Baptism And Ephesians 2:8-9 by Andrew Richardson

Contrary to majority view, baptism is absolutely necessary for receiving salvation just as is faith and repentance (Acts 2:38; Mark 16:16; Gal. 3:27). However, that which Paul penned in Ephesians 2:8-9, perhaps more than any other passage, is cited as proof that we are saved without baptism. It is said that baptism cannot be a necessity because Paul says salvation is not “of works” and “not of yourselves.” In reality, when rightly understood, Paul’s point has no relevance to the requirement of baptism for salvation.ContextPaul is speaking about what salvation is based upon—the grace of God through the blood of Christ. He is emphasizing God’s great love and mercy by reminding the Christians at Ephesus that though they were once lost in their sins, being “dead” (vss. 1, 5), they were saved by God’s grace (v. 8). Nothing is clearer in the Bible than that our redemption is rooted in the sacrifice of Christ. He shed His blood “for the remission of sins” (Matt. 26:28). This is God’s magnificent grace, that while men in their unrighteousness are unworthy of His goodness, Jesus still yet “died for the ungodly” (Rom. 5:6).So, when Paul tells the Ephesus church their salvation is “by grace” and “not of works,” he’s saying they did not earn their redemption by their works. They could not “boast” as if they, instead of God, made it possible to be saved. Earn is the key word here. God did not owe it to them. Neither does He owe it to us. But by no means is Paul talking about performing a work required as a condition for receiving forgiveness. Baptism is essential, but not because a man earns eternal life by it, but simply because God chose it to be a condition (as is faith and repentance) we must meet. Man’s adherence to baptism does not make the death of Christ meaningless; neither does it somehow bypass His grace. Yes, the Lord’s death and the shedding of His blood is the basis of forgiveness, but baptism is a condition for receiving it. God has determined that baptism puts one “into [Christ’s] death” (Rom. 6:4) and “into Christ” (Rom. 6:4; Gal. 3:27).Let’s be clear:those who reject baptism as a necessary work for salvation reject it on the basis that salvation is not earned by works, but the Bible teaches that baptism is necessary as a condition of the gift of salvation, and not as a means of earning it. By their “labor,” the Israelites did not earn the land given to them by God (Joshua 24:13), but God required certain labor as a condition for it, such as marching around the city walls of Jericho (Joshua 6) and engaging in warfare (Joshua 8:7). Performing works as a condition upon receiving something is a very different thing than having received it due to earning it by works. God provided the means for Noah be saved from the destruction of the flood by telling him how to build the ark, but the actual building of it was a required condition on Noah’s part. Certainly the building of an ark was a “work” that did not earn Noah salvation from worldwide destruction, but was nevertheless something God required of him.Turning over to James 2, we see a different context, in which baptism’s necessity actually does have relevance, unlike Ephesians 2. James speaks not on what salvation is based upon (the blood of Christ), but rather what salvation requires on the part of man—obedience. It should be no surprise, then, that here, James teaches that justification is “by works” and not “faith alone” (v. 14, 20, 24). It’s all about context! Not Of YourselvesAs Paul states, salvation is “not of yourselves” (v. 8). It was God who prepared the plan to send His beloved Son to die so that men, by believing and obeying Him, could be saved (Heb. 5:9). Salvation didn’t come from men. This is exactly what Paul affirms to the Ephesians. It wasn’t they who created the way of salvation; they didn’t derive a way to clean their own sins or construct their own path to God out of their own ideas—it was through God’s grace. Nevertheless, despite the understanding of most of the denominational world, this has nothing to do with whether or not baptism is necessary for salvation as a condition. Men did not dream up baptism; it didn’t come from them (thus they cannot boast in it). God thought of it, and it was He who laid it down as a provision: “He that believeth and is baptized shall be saved” (Mark 16:16). The forgiveness of sin is what saves a man (when a man’s sins are gone, he is no longer condemned), and this forgiveness is possible by Jesus’ death (Matt. 26:28), not baptism, but God chose baptism, when performed out of faith and a repentant heart, to be when this absolution takes place. In this respect, baptism “saves us” (1 Pet. 3:21).Saved Through FaithFurthermore, Paul writes that salvation is “through faith” (v. 8). Absolutely! Through faith a man obeys the gospel by repenting and being baptized. The Israelites believed God would bring down the walls of Jericho (as He said He would) if they adhered to His conditions—marching around the city, blowing their trumpets, and shouting (Joshua 6). Their faith led them to obey God’s requirements and “by faith the walls of Jericho fell down, after they were compassed about seven days” (Heb. 11:30). The construction of the ark was a necessary condition for escaping the watery demise of the flood, which Noah’s faith “moved” him to do, so “by faith” Noah “prepared an ark to the saving of his house” (Heb. 11:7). It’s the same concept with baptism: we are saved “through faith” when that faith moves us to repent, confess Christ (Rom. 10:10; 1 John 4:15), and be baptized.Multitudes of preachers blindly lead the blind with a false gospel saying baptism comes after salvation rather than before it. They are wrong. Men cannot earn their pardon, but they can look to Christ, obey the Gospel, and be saved. It is in baptism, that Christ forgives the sins of the man who has believed and has repented. So all in all, Christ is still doing the saving, not the water, and not the man. Baptism is certainly required, but this doesn’t nullify the fact, the absolute fact, that without the unobligated, unearned, undeserved grace of Jesus Christ in sacrificing Himself as a payment for our transgressions, no redemption could be possible anyhow. Thanks to God for His love and grace through Jesus Christ!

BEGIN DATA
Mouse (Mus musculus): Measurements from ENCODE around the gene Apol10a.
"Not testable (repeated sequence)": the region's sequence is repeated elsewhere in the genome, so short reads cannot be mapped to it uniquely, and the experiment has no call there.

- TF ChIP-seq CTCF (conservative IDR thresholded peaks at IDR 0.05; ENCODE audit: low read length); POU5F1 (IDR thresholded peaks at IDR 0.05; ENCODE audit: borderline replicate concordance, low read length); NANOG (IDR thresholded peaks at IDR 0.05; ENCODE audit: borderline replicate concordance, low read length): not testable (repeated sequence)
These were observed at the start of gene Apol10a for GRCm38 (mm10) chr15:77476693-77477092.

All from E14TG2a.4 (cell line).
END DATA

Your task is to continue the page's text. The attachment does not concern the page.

UncategorizedPatrick Donahue